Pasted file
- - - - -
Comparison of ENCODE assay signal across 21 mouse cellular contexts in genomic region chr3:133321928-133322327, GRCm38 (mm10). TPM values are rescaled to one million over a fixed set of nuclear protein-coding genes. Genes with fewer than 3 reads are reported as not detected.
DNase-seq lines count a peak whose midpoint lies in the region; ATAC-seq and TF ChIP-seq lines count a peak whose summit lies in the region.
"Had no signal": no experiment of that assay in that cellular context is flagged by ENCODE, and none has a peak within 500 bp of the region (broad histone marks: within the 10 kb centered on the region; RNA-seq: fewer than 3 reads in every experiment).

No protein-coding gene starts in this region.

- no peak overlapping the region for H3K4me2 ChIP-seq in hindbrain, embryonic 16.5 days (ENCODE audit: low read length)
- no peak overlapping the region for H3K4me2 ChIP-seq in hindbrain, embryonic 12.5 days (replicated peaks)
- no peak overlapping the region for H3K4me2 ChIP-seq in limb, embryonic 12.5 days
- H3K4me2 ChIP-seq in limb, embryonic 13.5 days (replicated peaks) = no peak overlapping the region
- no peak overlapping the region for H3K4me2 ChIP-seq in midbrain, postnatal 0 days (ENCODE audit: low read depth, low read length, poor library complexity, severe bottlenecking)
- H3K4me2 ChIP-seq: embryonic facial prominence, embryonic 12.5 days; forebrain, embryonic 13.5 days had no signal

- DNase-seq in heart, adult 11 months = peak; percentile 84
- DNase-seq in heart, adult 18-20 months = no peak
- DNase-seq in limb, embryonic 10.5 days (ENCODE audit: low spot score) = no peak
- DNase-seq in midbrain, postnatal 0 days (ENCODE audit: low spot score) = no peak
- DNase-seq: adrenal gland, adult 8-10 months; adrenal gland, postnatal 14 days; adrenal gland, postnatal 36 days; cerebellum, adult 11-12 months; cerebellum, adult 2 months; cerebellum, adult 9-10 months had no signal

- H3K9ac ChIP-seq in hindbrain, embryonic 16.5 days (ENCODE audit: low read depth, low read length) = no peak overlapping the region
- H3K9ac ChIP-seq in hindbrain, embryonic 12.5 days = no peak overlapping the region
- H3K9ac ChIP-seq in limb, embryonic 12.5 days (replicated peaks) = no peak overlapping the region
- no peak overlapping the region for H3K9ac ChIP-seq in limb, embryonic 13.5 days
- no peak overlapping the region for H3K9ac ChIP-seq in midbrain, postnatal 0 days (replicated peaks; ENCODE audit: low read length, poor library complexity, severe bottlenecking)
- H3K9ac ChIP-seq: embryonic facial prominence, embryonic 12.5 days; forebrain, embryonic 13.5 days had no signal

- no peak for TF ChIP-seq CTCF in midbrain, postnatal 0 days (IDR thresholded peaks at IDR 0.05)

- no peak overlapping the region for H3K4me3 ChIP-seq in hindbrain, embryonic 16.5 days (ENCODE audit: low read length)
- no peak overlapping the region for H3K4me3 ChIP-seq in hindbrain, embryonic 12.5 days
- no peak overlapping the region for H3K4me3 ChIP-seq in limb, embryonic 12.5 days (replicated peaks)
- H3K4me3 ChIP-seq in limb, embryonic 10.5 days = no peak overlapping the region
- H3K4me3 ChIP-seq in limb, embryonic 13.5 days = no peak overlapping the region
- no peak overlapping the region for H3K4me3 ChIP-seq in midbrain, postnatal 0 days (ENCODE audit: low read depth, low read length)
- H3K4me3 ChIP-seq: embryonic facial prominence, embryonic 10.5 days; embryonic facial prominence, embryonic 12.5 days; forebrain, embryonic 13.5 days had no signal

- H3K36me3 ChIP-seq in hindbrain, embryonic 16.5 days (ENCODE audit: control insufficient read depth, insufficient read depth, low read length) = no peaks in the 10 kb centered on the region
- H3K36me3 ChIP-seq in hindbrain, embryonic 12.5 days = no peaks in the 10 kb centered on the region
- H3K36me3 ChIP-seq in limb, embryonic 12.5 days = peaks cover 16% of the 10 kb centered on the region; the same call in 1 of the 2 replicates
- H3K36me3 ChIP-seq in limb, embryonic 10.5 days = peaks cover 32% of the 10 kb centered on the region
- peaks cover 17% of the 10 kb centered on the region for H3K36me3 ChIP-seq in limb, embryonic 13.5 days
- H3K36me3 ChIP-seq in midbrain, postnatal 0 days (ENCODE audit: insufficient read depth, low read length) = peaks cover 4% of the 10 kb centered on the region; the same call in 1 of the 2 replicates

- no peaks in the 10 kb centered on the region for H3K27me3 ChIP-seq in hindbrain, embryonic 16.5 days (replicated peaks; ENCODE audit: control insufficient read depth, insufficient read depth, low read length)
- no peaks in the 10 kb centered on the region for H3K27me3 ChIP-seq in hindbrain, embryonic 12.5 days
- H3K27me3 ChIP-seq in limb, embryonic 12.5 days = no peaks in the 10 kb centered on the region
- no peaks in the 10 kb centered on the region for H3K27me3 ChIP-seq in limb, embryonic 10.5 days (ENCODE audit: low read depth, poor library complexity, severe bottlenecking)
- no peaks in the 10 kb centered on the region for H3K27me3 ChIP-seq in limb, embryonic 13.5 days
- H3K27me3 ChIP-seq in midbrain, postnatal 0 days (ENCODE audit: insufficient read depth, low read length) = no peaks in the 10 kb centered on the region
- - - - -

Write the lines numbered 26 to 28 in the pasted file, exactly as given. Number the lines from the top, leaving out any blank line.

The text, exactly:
- H3K4me3 ChIP-seq in limb, embryonic 10.5 days = no peak overlapping the region
- H3K4me3 ChIP-seq in limb, embryonic 13.5 days = no peak overlapping the region
- no peak overlapping the region for H3K4me3 ChIP-seq in midbrain, postnatal 0 days (ENCODE audit: low read depth, low read length)